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25 September 1997

Note:This letter had a copy of a Bulgaria highway map attached as the last page that I have not attempted to replicate for the web page. You can see most of the places that are mentioned in this letter by going to Bulgaria Map and enter a city/town name in the upper left to find the smaller places that I name.

Well it is the beginning of my second year and it is like starting over in some ways. My counterpart, Milka, quit in July and I had a temporary during August while my Executive Director was on vacation. When he returned on the 9th of September one of the first things that he told me was that he had also quit. So starting the 15th I have a new counterpart and a new Director. Life would have been much simpler if I had been able to work with the same people but maybe the challenge of starting over will make the year seem to pass quicker. Most volunteers find that they are able to accomplish more during their second year because of the ground work they have laid during the first. I see that a lot of what I did isn’t going to help and I will be doing some of those same relationship developments again with a different group. Because of who the Director is you get a whole new approach, a new group coming to the office, and different requests. It appears to me that the new Director is trying to create an even closer relationship between the Municipal government and the CDIC (supposedly a Non-Governmental organization), I am only speculating about this, but the previous Director may have been under pressure by the Mayor to blur the relationship and he quit versus comply. The national government is slowly making some efforts to “reform”; I see no evidence of the local government signing on to that effort. There was a Professor here on 19 September talking to my director, Municipal employees, and the NGO’s Board Chairman (a local Bank Manager) about privatizing property. The reaction of those attending was that we can’t do it here! Also, there is one State company in town that has been attempting to do an employee buy out for almost 3 years now and it hasn’t been privatized yet- maybe because it is making money. It seems that the companies that get privatized are either losing money or are very heavily indebted with very little to show for the acquired debt.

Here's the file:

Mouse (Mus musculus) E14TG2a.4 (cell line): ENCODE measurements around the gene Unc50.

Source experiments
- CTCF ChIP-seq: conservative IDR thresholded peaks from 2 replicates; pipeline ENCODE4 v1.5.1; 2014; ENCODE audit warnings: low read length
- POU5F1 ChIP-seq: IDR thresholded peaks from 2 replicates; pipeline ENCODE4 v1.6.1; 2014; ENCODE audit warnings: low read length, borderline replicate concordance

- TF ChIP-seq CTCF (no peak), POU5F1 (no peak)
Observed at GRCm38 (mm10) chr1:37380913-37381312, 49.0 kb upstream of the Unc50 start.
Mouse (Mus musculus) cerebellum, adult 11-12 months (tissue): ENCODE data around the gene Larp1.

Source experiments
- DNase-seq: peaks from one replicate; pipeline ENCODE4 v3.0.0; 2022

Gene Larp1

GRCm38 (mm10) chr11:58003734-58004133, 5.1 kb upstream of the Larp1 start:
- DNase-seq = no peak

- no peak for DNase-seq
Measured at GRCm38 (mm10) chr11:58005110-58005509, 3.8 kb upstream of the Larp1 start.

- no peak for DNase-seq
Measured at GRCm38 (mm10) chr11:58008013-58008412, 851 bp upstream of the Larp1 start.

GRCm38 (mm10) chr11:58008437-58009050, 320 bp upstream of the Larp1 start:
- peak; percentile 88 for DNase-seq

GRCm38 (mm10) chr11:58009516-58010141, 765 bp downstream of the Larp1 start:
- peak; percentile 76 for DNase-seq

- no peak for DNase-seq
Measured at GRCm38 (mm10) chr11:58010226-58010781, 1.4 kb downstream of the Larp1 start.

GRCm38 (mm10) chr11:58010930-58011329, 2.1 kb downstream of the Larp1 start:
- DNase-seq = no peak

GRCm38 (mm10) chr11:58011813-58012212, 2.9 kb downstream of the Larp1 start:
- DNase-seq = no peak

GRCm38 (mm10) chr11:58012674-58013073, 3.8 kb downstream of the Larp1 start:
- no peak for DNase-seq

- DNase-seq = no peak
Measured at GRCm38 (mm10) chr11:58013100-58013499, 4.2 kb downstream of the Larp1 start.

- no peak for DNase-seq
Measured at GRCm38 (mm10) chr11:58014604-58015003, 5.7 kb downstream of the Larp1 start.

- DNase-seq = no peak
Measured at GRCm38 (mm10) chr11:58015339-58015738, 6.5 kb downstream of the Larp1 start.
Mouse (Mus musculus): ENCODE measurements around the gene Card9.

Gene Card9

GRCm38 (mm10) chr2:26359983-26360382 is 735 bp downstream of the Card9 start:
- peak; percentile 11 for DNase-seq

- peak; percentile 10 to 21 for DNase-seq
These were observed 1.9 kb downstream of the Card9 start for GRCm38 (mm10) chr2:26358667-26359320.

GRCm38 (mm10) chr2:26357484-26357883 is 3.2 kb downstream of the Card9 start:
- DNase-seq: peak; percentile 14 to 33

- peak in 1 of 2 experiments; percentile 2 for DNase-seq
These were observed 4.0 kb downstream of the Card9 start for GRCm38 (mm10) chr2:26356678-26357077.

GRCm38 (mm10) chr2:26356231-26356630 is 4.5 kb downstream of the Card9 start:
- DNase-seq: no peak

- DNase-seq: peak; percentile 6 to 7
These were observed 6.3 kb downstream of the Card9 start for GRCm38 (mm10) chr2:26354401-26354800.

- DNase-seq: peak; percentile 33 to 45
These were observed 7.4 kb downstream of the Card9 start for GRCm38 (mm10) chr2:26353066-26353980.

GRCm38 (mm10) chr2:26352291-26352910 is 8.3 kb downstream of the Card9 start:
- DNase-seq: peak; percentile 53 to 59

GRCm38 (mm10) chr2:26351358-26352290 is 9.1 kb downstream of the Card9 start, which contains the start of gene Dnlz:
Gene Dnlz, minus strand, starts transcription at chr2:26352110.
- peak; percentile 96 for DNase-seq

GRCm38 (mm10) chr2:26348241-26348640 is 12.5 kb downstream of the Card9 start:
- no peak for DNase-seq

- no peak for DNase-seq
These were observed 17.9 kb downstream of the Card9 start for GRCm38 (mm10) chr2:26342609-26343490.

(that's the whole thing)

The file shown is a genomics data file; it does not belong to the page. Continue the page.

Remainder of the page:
I did a Living allowance trip to Sofia on 10 September and returned on the 13th. The extra days on this trip were for a mid-service medical checkup by the Peace Corps Medical Officer and a dental check/cleaning. Since pre Peace Corps I have had a flaky scalp problem that was diagnosed by a doctor in Reno as a pre cancerous growth and he “burned” it off with liquid nitrogen. Then here in Bulgaria while I was in PST a Bulgarian doctor said it was bad dandruff and gave me some strong shampoo. In February I had the new PC Medical Officer look at it along with a rash that had formed on my arm and she said it was Psoriasis. When I went into Sofia soon after that she sent me to a Bulgarian Dermatologist and it was diagnosed as a skin edema. This last trip the PCMO sent me to another office and three Bulgarian Doctors looked me over and diagnosed it as Psoriasis. Because of swelling in the first joint near the nail in my pinkie finger and a couple of toes they took x-rays to see if Prosaic Arthritis was forming. Fortunately that hasn’t happened yet, they have me on Ibuprofen now to reduce the swelling; doesn’t do anything to restore the nails which have been virtually destroyed. Also have some medicated creams that seem to be helping to control the Psoriasis; however, they have told me that there is no cure. I can look forward to trying to control this stuff for the rest of my life. I am fortunate at this point to have a relatively light case compared to pictures that the PCMO had in a Medical Publication of what it can look like. Not life threatening but it doesn’t do much to improve your quality of life!